TMS however, to be effective, must take account of the whole railway so TMS information and applications must be made available to the existing Integrated Electronic Control Centres (IECCs), older style Power Boxes (PSBs) and even to the remaining mechanical signalboxes whilst they remain in service. Current thoughts are to display optimised train running orders at these places with instructions to signallers to maintain this order unless exceptional circumstances intervene. This will need careful handling and a lot of lessons will no doubt be learnt in the process.


With the ever increasing ridership and the need to run more trains, capacity on the network is becoming a real problem. Building more infrastructure is expensive and takes time, so are there any quick fixes that can help?

TMS is envisaged as a tool for improving train running sequences and minimising delay at pinch points and from this, more train paths should become available, thus increasing capacity. Exactly how beneficial this can be will be part of the evaluation period but a broad order assessment is that 10% more throughput can be obtained at the busiest parts of the network.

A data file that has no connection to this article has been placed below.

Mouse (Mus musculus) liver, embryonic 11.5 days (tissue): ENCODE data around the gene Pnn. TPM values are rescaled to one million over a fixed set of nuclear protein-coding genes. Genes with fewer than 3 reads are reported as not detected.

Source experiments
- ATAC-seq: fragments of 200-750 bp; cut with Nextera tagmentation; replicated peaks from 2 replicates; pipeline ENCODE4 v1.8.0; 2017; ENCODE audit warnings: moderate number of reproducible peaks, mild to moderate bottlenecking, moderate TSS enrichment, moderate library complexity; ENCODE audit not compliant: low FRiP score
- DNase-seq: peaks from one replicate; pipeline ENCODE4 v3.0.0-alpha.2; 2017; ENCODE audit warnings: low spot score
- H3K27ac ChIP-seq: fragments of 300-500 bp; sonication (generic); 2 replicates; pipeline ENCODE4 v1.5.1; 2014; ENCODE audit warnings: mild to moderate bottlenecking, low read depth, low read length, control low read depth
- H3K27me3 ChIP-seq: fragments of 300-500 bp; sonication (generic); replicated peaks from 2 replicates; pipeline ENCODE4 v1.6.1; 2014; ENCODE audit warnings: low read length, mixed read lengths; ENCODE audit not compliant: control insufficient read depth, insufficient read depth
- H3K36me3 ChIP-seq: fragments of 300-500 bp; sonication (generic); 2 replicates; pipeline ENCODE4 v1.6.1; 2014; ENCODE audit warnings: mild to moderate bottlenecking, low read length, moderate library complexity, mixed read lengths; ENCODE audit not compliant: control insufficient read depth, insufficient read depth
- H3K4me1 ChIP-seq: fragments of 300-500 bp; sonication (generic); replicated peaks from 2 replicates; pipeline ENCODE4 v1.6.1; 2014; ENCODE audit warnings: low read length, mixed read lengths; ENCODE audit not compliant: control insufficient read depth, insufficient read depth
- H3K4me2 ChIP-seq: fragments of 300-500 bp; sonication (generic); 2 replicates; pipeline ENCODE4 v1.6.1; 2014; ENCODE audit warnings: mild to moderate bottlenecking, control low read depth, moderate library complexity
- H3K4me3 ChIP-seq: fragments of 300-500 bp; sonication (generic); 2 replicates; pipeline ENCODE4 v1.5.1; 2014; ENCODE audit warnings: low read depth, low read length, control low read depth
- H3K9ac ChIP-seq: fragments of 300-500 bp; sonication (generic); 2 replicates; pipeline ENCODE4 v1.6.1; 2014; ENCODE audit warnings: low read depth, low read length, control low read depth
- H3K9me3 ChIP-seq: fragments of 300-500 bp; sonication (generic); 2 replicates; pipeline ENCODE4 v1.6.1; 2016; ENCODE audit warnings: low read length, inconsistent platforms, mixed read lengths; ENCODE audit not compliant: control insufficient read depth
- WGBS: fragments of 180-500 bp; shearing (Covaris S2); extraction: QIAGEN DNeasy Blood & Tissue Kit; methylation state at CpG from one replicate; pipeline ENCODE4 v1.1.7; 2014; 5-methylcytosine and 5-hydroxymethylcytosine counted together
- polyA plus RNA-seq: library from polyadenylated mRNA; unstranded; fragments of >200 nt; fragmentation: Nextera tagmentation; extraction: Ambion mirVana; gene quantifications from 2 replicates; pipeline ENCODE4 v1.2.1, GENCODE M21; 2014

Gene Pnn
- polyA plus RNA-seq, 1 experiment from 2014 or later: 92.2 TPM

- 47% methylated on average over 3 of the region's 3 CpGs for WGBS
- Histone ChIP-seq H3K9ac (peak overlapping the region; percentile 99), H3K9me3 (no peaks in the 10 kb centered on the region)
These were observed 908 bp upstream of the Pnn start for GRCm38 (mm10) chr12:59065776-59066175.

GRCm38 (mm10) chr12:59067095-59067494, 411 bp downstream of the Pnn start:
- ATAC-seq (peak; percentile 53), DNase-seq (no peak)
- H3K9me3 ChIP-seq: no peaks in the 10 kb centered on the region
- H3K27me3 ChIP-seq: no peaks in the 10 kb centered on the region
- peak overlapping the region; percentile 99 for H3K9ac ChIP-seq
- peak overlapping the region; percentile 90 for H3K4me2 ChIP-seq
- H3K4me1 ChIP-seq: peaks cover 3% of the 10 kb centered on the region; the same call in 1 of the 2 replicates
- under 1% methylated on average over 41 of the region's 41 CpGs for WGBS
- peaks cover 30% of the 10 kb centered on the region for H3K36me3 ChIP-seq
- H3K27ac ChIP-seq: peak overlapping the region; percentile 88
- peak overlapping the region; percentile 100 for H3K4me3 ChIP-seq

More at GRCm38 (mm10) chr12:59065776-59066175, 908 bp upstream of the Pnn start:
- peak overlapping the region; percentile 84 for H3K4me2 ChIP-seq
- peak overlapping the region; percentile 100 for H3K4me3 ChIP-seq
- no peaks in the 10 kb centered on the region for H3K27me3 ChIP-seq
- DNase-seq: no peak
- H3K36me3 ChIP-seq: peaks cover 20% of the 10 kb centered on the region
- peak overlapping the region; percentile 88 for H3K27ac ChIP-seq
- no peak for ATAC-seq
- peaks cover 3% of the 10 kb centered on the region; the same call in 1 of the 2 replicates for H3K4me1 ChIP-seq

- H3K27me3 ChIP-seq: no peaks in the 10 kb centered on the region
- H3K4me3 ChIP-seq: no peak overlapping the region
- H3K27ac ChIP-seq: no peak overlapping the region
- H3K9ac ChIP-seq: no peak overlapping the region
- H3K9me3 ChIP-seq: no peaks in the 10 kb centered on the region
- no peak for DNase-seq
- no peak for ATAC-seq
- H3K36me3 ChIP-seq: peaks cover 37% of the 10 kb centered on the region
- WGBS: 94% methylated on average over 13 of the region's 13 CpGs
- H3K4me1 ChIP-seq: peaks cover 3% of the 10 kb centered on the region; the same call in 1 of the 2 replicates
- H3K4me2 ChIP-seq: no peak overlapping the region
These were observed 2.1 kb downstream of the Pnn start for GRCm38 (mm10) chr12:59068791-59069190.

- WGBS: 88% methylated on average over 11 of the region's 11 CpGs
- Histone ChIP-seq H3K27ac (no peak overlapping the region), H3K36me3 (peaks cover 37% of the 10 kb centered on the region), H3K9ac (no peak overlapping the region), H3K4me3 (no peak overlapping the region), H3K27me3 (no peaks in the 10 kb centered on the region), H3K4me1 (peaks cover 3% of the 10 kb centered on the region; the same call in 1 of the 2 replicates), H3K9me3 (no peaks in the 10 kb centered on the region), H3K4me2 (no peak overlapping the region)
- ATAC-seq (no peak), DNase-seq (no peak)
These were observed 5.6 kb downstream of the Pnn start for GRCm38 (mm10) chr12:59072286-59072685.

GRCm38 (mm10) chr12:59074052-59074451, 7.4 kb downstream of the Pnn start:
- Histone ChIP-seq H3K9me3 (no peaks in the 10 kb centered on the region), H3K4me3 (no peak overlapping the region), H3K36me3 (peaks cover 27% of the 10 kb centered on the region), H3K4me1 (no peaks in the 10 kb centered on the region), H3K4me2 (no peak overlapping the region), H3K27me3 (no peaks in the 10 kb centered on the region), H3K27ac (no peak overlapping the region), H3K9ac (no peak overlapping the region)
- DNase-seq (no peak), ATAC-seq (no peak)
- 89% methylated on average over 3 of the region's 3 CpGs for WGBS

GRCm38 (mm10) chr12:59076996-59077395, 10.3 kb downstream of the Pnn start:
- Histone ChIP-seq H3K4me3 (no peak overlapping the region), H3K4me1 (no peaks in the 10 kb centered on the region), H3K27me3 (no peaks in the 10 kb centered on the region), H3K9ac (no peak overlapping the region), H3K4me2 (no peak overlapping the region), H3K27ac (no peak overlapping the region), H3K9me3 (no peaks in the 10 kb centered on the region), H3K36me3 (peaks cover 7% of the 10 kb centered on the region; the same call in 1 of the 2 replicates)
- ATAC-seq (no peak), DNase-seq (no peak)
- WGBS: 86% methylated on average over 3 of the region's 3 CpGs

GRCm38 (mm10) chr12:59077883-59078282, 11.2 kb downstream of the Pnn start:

Other applications and the future

Once train operation is known in real time on a national scale, it will enable much improved information to be given to travellers at times of disruption. The portrayal of information by digital maps on displays boards at stations has been tried in the past (at Peterborough) and was judged to be successful. By using TMS the maps can be made more dynamic and can show for example a line being closed and the diversionary routes that trains will be taking.